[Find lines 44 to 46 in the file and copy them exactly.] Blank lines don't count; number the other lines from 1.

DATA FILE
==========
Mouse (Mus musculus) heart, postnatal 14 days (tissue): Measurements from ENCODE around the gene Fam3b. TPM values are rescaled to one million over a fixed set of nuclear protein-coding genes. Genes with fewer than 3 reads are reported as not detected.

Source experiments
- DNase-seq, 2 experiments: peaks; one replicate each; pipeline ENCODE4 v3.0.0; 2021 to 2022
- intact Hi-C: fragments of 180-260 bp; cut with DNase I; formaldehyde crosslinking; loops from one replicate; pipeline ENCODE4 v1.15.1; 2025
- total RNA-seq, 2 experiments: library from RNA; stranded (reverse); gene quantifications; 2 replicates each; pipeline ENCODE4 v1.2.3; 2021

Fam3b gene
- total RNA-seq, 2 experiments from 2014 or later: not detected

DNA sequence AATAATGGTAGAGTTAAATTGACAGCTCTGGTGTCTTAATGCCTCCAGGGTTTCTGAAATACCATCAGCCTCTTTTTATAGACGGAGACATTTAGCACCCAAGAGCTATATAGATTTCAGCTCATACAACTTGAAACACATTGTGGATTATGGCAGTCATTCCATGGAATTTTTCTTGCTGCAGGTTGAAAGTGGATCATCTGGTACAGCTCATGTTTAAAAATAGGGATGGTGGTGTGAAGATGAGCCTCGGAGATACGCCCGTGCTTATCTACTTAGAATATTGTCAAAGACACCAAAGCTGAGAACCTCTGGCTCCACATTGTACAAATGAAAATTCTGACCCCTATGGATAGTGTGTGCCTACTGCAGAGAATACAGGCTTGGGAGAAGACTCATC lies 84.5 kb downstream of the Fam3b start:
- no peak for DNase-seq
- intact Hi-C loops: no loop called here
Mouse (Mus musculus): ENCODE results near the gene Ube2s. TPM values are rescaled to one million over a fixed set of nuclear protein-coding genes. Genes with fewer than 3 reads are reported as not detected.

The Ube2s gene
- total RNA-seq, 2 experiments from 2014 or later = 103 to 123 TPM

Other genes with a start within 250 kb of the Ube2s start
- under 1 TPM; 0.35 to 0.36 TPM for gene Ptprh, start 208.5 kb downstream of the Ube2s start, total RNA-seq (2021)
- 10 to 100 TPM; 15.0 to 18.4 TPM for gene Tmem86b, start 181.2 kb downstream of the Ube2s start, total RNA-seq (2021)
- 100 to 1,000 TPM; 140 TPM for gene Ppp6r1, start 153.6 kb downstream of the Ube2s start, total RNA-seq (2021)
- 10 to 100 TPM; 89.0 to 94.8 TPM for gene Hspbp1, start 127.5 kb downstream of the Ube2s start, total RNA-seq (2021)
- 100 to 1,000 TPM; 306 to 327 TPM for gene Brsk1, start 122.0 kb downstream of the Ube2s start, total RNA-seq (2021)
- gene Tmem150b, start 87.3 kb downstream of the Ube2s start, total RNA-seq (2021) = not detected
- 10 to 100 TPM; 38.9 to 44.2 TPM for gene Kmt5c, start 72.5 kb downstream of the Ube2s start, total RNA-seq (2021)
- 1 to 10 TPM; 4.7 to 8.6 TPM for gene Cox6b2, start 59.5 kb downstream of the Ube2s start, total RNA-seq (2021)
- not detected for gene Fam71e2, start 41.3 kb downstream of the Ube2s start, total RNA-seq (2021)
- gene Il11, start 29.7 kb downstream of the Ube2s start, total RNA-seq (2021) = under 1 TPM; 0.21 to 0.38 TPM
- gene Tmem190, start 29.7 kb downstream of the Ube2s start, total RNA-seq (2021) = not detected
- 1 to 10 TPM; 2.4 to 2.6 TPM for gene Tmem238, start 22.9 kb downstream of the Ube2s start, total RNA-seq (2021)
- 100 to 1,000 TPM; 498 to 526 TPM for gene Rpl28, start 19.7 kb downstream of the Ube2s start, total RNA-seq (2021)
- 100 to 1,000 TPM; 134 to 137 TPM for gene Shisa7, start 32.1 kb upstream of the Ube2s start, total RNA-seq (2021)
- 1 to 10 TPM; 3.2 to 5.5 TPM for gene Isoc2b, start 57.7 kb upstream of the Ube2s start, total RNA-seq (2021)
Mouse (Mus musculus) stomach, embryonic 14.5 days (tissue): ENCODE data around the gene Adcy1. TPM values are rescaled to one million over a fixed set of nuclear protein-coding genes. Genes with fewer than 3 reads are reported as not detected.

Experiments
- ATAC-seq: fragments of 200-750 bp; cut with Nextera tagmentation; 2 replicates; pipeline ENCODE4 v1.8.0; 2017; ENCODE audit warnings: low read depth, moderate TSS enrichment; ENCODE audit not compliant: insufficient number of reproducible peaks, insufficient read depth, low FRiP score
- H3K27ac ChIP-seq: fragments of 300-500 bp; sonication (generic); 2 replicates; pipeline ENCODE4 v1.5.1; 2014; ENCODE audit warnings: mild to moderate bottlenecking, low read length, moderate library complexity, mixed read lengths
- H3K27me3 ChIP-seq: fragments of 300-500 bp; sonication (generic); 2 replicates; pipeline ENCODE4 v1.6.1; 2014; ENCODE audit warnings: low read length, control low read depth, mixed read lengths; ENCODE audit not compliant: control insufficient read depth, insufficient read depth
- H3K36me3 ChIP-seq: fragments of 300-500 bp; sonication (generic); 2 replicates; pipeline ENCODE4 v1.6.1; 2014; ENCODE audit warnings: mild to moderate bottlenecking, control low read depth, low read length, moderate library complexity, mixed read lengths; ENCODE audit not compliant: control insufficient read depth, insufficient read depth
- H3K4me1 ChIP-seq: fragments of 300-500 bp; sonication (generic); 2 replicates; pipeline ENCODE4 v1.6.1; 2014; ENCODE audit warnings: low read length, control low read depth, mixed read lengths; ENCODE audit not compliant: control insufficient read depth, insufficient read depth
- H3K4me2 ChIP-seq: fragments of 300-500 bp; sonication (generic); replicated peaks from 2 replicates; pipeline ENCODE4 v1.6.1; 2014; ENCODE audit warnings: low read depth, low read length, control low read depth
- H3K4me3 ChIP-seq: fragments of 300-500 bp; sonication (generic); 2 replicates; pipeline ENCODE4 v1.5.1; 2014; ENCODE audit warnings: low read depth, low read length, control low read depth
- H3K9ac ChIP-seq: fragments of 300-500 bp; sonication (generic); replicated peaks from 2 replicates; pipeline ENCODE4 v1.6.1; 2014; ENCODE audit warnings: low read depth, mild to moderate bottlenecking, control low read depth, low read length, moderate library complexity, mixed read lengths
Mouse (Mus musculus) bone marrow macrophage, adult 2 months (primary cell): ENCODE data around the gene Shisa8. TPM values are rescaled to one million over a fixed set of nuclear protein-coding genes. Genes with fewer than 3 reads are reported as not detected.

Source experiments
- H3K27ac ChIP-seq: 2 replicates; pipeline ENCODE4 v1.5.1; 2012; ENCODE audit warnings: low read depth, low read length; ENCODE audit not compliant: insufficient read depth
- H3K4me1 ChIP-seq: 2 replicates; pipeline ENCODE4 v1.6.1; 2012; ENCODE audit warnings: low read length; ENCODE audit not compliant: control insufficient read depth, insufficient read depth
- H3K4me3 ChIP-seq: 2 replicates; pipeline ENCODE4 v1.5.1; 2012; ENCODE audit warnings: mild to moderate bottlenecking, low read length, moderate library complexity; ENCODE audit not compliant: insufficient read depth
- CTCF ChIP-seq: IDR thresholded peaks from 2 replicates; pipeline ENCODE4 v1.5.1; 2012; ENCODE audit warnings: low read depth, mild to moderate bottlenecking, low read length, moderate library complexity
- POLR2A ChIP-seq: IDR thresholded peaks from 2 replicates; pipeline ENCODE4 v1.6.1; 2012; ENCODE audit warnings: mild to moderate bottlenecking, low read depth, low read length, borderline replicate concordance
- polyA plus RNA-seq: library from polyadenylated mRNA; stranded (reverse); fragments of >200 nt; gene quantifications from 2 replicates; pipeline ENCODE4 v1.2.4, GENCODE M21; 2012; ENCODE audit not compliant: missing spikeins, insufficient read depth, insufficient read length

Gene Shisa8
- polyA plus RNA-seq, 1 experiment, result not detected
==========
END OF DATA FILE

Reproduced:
- H3K4me3 ChIP-seq: 2 replicates; pipeline ENCODE4 v1.5.1; 2012; ENCODE audit warnings: mild to moderate bottlenecking, low read length, moderate library complexity; ENCODE audit not compliant: insufficient read depth
- CTCF ChIP-seq: IDR thresholded peaks from 2 replicates; pipeline ENCODE4 v1.5.1; 2012; ENCODE audit warnings: low read depth, mild to moderate bottlenecking, low read length, moderate library complexity
- POLR2A ChIP-seq: IDR thresholded peaks from 2 replicates; pipeline ENCODE4 v1.6.1; 2012; ENCODE audit warnings: mild to moderate bottlenecking, low read depth, low read length, borderline replicate concordance